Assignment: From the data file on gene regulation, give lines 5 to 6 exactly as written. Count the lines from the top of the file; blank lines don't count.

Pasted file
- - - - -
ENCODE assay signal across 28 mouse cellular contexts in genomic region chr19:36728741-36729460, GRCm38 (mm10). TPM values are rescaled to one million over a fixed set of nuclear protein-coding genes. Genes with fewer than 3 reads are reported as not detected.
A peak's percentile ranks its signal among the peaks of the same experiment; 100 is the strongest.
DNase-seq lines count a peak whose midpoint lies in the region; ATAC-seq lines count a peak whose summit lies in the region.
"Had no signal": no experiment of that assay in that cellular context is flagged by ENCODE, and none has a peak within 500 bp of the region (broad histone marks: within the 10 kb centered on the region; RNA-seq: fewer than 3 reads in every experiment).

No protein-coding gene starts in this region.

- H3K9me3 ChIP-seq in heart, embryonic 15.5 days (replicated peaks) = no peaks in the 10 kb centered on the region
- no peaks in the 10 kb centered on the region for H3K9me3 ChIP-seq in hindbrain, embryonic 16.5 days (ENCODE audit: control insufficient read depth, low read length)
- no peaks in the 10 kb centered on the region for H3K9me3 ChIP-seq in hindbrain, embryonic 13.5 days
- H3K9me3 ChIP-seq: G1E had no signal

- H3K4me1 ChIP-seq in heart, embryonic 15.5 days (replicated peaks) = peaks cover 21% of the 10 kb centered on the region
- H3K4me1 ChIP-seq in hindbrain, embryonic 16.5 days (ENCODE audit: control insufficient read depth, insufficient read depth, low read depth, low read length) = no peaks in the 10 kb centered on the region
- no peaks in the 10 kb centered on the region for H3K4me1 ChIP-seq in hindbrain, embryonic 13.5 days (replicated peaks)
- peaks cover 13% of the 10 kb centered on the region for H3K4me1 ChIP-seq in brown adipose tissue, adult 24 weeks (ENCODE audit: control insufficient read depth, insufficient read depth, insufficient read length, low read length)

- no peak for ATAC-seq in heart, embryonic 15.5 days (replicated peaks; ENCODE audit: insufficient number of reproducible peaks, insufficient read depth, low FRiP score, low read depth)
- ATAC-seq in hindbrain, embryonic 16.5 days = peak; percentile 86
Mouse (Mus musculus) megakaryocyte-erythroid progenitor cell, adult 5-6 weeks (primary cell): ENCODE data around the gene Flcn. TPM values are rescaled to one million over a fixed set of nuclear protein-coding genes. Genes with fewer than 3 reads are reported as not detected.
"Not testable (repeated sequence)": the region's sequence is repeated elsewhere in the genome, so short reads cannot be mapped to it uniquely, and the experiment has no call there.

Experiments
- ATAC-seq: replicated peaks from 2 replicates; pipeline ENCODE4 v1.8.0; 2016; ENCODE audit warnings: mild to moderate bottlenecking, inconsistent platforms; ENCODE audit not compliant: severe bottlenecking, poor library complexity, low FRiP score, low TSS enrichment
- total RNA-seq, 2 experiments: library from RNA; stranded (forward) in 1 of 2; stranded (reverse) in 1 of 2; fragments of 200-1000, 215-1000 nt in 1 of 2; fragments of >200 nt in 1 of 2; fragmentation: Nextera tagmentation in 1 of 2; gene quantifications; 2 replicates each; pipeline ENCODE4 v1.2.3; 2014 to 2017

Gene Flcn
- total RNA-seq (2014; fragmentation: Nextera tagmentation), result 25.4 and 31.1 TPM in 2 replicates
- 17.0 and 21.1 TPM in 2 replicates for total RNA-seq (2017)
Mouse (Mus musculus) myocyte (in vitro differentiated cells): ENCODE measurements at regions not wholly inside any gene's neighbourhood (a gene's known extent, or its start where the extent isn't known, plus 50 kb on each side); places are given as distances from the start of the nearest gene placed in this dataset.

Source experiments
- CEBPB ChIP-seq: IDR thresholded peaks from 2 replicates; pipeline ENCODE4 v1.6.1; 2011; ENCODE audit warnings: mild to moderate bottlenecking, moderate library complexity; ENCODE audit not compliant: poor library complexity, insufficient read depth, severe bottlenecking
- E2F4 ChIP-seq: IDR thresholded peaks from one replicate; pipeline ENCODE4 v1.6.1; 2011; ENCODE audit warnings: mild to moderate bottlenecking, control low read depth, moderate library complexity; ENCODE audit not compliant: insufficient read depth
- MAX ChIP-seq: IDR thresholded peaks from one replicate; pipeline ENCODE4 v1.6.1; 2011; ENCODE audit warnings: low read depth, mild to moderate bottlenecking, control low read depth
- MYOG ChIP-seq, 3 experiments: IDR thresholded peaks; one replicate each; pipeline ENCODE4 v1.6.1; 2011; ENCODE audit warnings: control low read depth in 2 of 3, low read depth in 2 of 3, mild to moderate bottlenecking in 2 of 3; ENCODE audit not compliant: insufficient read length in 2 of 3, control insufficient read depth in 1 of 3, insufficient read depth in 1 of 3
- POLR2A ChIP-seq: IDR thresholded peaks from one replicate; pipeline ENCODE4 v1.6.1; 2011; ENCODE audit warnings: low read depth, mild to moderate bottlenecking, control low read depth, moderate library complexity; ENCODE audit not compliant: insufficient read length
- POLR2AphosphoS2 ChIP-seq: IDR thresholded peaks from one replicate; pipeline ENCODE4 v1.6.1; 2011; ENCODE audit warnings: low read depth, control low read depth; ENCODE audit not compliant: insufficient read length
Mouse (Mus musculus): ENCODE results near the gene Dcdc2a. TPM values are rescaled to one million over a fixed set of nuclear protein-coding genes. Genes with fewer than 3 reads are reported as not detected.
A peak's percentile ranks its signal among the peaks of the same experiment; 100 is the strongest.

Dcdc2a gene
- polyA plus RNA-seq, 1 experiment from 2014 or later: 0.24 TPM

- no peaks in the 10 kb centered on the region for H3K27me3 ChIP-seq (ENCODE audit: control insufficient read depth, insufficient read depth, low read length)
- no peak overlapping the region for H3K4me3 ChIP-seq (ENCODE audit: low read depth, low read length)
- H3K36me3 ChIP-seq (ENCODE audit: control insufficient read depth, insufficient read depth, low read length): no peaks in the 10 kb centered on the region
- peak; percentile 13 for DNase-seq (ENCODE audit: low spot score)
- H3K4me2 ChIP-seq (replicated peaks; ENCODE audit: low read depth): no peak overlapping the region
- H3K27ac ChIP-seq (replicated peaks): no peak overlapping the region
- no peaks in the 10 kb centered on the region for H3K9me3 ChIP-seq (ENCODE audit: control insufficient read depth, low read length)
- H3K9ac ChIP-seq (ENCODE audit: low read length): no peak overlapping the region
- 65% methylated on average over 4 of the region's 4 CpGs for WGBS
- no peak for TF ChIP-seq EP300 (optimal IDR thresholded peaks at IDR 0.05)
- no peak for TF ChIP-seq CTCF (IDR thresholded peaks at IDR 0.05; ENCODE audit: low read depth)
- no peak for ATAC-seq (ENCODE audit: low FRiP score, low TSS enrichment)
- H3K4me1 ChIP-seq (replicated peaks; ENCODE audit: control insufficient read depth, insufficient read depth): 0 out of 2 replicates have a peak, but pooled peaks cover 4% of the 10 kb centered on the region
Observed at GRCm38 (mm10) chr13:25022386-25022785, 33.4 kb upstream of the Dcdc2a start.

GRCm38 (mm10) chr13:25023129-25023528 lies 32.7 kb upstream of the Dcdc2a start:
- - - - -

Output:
No protein-coding gene starts in this region.

- H3K9me3 ChIP-seq in heart, embryonic 15.5 days (replicated peaks) = no peaks in the 10 kb centered on the region